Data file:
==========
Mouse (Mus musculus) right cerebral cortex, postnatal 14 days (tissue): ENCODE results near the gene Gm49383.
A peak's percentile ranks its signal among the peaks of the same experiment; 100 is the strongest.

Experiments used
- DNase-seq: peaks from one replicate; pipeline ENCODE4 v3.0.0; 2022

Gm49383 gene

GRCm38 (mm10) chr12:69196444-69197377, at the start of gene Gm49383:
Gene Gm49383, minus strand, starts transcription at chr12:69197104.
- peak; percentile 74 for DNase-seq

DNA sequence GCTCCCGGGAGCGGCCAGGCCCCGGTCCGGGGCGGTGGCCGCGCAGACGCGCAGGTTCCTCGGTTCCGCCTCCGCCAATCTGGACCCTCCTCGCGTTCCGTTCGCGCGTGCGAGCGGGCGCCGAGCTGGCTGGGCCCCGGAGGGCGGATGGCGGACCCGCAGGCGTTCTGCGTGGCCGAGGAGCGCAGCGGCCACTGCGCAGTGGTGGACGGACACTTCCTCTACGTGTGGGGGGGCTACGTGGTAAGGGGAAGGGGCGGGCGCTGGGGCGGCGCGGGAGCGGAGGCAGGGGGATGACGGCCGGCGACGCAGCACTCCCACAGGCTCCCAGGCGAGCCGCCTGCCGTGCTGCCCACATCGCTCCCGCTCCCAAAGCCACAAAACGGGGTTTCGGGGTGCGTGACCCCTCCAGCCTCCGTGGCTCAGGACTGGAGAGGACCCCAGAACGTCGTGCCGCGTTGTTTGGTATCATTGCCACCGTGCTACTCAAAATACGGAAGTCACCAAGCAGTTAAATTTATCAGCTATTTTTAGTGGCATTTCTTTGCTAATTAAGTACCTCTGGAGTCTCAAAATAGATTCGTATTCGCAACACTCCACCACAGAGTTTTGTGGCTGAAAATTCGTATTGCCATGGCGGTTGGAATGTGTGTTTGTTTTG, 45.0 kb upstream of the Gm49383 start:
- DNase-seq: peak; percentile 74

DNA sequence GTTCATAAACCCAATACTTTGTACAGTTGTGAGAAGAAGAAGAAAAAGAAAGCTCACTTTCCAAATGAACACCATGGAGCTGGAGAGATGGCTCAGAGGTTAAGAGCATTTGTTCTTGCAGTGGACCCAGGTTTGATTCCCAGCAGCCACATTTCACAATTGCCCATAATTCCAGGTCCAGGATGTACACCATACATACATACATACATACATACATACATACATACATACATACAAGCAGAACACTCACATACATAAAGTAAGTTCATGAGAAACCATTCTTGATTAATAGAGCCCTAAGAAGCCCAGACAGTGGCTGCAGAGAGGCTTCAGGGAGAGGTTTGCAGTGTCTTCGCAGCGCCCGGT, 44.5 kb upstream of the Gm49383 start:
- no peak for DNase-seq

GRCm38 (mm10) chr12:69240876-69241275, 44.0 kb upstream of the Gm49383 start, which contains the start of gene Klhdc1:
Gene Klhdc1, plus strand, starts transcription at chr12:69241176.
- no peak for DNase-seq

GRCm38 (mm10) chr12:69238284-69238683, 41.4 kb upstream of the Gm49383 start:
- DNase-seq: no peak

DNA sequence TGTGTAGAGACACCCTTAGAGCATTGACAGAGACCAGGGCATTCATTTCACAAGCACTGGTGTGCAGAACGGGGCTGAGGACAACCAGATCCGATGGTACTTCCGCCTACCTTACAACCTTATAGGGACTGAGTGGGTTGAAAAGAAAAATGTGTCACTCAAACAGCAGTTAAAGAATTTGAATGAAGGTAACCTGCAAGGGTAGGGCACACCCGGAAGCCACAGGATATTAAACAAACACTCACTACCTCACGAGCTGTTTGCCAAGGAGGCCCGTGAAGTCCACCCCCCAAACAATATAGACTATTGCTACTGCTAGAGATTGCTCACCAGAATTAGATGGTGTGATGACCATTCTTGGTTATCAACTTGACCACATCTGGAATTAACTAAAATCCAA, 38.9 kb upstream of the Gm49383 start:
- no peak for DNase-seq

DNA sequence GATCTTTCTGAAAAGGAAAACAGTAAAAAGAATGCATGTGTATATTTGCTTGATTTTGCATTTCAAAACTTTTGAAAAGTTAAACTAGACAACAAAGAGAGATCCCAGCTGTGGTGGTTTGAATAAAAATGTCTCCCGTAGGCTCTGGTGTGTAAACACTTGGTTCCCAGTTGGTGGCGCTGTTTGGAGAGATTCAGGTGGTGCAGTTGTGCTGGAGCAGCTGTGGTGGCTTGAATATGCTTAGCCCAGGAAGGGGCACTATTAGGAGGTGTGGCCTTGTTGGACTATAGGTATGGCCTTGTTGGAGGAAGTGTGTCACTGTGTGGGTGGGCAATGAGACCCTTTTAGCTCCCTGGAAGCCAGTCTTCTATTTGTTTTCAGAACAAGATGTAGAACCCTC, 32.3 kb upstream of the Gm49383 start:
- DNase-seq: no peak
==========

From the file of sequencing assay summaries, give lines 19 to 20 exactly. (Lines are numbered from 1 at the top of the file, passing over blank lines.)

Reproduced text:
- no peak for DNase-seq

DNA sequence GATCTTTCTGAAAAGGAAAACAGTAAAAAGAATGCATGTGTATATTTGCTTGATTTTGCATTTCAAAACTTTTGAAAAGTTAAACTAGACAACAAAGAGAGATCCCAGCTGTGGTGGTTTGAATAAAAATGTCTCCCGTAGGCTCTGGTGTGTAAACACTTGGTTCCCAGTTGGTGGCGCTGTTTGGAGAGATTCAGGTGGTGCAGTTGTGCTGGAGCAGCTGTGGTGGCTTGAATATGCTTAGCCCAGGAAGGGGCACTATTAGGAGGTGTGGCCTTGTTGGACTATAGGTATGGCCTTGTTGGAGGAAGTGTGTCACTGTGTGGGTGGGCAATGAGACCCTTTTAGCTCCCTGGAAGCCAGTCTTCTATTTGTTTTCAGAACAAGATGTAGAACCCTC, 32.3 kb upstream of the Gm49383 start: